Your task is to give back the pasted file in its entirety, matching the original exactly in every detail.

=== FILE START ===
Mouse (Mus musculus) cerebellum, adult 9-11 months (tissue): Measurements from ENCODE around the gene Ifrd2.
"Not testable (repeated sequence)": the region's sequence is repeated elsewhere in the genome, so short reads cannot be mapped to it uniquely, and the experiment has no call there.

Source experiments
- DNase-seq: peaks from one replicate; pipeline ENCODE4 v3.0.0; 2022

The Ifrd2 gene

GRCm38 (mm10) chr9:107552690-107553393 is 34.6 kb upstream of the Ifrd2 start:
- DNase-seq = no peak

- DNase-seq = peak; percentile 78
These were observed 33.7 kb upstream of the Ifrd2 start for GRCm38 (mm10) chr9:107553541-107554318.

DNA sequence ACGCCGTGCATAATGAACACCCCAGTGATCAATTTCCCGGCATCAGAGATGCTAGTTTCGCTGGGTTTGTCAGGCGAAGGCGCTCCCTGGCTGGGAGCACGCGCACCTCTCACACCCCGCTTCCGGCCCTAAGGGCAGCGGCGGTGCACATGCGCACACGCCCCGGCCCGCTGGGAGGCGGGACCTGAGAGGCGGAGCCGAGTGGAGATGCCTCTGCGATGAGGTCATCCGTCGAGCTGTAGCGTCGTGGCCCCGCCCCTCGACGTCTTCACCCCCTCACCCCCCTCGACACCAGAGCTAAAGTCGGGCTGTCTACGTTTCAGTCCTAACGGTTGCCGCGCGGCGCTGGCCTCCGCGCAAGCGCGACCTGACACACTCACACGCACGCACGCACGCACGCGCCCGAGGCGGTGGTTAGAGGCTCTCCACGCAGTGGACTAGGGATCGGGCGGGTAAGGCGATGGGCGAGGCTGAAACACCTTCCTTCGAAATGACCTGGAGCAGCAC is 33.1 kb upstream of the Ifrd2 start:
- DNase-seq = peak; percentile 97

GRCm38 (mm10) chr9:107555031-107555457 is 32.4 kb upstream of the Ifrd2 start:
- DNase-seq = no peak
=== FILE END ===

Mouse (Mus musculus) cerebellum, adult 9-11 months (tissue): Measurements from ENCODE around the gene Ifrd2.
"Not testable (repeated sequence)": the region's sequence is repeated elsewhere in the genome, so short reads cannot be mapped to it uniquely, and the experiment has no call there.

Source experiments
- DNase-seq: peaks from one replicate; pipeline ENCODE4 v3.0.0; 2022

The Ifrd2 gene

GRCm38 (mm10) chr9:107552690-107553393 is 34.6 kb upstream of the Ifrd2 start:
- DNase-seq = no peak

- DNase-seq = peak; percentile 78
These were observed 33.7 kb upstream of the Ifrd2 start for GRCm38 (mm10) chr9:107553541-107554318.

DNA sequence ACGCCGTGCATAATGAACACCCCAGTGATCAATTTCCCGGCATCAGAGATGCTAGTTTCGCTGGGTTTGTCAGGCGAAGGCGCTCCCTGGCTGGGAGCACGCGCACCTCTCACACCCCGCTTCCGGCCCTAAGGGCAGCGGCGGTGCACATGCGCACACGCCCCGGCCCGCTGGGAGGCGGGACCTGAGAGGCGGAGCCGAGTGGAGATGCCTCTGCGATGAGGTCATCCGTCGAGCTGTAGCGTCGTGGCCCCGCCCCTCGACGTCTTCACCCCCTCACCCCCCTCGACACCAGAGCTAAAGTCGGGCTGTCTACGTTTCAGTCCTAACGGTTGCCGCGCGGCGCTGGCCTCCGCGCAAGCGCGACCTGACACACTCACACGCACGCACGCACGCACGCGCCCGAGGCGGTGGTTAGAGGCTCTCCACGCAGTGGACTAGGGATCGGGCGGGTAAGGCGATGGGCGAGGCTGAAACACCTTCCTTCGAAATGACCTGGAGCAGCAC is 33.1 kb upstream of the Ifrd2 start:
- DNase-seq = peak; percentile 97

GRCm38 (mm10) chr9:107555031-107555457 is 32.4 kb upstream of the Ifrd2 start:
- DNase-seq = no peak